This paper tests how migrants’ willingness to remit changes when given the ability to direct remittances to educational purposes using different forms of commitment. Variants of a dictator game in a lab-in-the-field experiment with Filipino migrants in Rome are used to examine remitting behavior under varying degrees of commitment. These range from the soft commitment of simply labeling remittances as being for education, to the hard commitment of having funds directly paid to a school and the student’s educational performance monitored. We find that the introduction of simple labeling for education raises remittances by more than 15 percent. Adding the ability to directly send this funding to the school adds only a further 2.2 percent. We randomly vary the information asymmetry between migrants and their most closely connected household, but find no significant change in the remittance response to these forms of commitment as information varies. Behavior in these games is then shown to be predictive of take-up of a new financial product called EduPay, designed to allow migrants to directly pay remittances to schools in the Philippines. We find this take-up is largely driven by a response to the ability to label remittances for education, rather than to the hard commitment feature of directly paying schools.

Directing remittances to education with soft and hard commitments: Evidence from a lab-in-the-field experiment and new product take-up among Filipino migrants in Rome / DE ARCANGELIS, GIUSEPPE; M., Joxhe; D., McKenzie; E., Tiongson; D., Yang. - In: JOURNAL OF ECONOMIC BEHAVIOR & ORGANIZATION. - ISSN 0167-2681. - 111:(2015), pp. 197-208. [10.1016/j.jebo.2014.12.025]

Directing remittances to education with soft and hard commitments: Evidence from a lab-in-the-field experiment and new product take-up among Filipino migrants in Rome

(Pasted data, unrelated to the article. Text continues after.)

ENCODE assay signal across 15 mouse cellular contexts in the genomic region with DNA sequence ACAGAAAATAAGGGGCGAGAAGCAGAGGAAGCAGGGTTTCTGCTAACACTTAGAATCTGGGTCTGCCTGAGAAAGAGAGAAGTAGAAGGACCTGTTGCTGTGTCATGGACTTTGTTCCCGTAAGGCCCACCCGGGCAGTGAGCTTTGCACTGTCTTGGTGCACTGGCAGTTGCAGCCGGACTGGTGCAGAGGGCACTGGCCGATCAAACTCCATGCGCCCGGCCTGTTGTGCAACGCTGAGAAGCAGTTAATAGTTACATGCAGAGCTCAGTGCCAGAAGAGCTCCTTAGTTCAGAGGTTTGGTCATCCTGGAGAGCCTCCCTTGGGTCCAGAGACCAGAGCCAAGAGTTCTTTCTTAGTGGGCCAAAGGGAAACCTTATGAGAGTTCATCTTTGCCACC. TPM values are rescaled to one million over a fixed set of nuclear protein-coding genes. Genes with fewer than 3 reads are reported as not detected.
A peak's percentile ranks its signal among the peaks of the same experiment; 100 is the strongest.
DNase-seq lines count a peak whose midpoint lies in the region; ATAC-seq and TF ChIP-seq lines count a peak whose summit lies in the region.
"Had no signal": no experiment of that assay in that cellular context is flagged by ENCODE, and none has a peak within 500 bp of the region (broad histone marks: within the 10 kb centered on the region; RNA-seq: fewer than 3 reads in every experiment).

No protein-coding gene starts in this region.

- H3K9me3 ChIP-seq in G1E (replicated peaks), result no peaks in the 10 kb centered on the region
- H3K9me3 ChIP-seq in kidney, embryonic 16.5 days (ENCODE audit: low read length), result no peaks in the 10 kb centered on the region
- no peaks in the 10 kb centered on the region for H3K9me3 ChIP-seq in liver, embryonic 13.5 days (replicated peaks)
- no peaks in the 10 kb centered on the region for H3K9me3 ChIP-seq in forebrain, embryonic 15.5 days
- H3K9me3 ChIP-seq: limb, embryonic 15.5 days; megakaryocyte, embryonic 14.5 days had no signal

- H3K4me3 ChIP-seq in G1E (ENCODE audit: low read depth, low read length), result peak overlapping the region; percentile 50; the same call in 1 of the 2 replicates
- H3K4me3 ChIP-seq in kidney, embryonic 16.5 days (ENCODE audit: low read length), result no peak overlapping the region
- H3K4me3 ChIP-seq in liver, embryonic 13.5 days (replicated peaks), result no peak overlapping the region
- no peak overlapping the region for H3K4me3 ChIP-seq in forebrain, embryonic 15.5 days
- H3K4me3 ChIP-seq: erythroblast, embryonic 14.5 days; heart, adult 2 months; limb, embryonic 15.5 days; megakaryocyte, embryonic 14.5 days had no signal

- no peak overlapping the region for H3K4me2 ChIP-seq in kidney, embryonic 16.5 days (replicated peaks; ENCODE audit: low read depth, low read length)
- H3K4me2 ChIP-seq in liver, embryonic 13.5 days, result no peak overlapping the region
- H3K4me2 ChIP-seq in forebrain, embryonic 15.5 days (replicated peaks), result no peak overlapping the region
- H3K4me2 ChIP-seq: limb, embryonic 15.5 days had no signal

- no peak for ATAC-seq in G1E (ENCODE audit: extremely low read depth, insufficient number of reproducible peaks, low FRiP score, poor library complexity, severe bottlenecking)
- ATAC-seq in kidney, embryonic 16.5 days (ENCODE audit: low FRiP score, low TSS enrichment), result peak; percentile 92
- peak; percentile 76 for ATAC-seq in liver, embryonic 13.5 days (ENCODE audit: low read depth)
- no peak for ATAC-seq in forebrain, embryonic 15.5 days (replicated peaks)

DE ARCANGELIS, GIUSEPPE;
2015

Abstract

This paper tests how migrants’ willingness to remit changes when given the ability to direct remittances to educational purposes using different forms of commitment. Variants of a dictator game in a lab-in-the-field experiment with Filipino migrants in Rome are used to examine remitting behavior under varying degrees of commitment. These range from the soft commitment of simply labeling remittances as being for education, to the hard commitment of having funds directly paid to a school and the student’s educational performance monitored. We find that the introduction of simple labeling for education raises remittances by more than 15 percent. Adding the ability to directly send this funding to the school adds only a further 2.2 percent. We randomly vary the information asymmetry between migrants and their most closely connected household, but find no significant change in the remittance response to these forms of commitment as information varies. Behavior in these games is then shown to be predictive of take-up of a new financial product called EduPay, designed to allow migrants to directly pay remittances to schools in the Philippines. We find this take-up is largely driven by a response to the ability to label remittances for education, rather than to the hard commitment feature of directly paying schools.
remittances; dictator game; inter-household transfers; Philippines
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Directing remittances to education with soft and hard commitments: Evidence from a lab-in-the-field experiment and new product take-up among Filipino migrants in Rome / DE ARCANGELIS, GIUSEPPE; M., Joxhe; D., McKenzie; E., Tiongson; D., Yang. - In: JOURNAL OF ECONOMIC BEHAVIOR & ORGANIZATION. - ISSN 0167-2681. - 111:(2015), pp. 197-208. [10.1016/j.jebo.2014.12.025]
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Utilizza questo identificativo per citare o creare un link a questo documento: https://hdl.handle.net/11573/780489
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